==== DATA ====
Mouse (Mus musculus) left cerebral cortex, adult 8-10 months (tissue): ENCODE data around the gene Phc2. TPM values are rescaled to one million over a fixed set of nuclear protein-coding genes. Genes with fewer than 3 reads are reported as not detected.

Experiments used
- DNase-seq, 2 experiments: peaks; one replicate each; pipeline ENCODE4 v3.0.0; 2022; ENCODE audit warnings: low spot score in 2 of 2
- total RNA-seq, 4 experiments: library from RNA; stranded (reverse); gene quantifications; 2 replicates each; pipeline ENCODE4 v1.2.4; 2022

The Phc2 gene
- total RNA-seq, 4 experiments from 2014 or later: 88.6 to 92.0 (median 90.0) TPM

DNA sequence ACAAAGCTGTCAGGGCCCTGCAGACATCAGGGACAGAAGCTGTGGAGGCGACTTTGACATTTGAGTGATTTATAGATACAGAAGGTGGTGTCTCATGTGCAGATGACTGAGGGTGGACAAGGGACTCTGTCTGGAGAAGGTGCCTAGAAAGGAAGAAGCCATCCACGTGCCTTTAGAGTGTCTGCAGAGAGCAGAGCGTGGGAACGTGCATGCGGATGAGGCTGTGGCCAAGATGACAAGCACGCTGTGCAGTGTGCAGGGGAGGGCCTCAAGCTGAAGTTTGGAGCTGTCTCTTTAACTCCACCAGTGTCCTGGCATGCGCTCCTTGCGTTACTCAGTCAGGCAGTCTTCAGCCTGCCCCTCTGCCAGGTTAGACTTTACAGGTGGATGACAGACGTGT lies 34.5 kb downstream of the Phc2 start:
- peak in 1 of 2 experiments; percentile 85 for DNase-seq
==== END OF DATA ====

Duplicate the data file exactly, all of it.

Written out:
Mouse (Mus musculus) left cerebral cortex, adult 8-10 months (tissue): ENCODE data around the gene Phc2. TPM values are rescaled to one million over a fixed set of nuclear protein-coding genes. Genes with fewer than 3 reads are reported as not detected.

Experiments used
- DNase-seq, 2 experiments: peaks; one replicate each; pipeline ENCODE4 v3.0.0; 2022; ENCODE audit warnings: low spot score in 2 of 2
- total RNA-seq, 4 experiments: library from RNA; stranded (reverse); gene quantifications; 2 replicates each; pipeline ENCODE4 v1.2.4; 2022

The Phc2 gene
- total RNA-seq, 4 experiments from 2014 or later: 88.6 to 92.0 (median 90.0) TPM

DNA sequence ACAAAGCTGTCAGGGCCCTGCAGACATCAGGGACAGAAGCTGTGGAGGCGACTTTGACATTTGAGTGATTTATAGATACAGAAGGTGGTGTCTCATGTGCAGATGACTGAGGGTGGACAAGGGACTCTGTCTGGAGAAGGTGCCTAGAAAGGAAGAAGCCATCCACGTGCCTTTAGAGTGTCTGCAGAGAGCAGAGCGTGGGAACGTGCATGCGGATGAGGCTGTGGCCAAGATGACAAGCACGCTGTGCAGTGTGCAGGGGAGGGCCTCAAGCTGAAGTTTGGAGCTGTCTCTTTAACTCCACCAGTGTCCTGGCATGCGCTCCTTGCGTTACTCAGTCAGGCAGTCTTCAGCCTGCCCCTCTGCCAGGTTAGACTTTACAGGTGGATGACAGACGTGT lies 34.5 kb downstream of the Phc2 start:
- peak in 1 of 2 experiments; percentile 85 for DNase-seq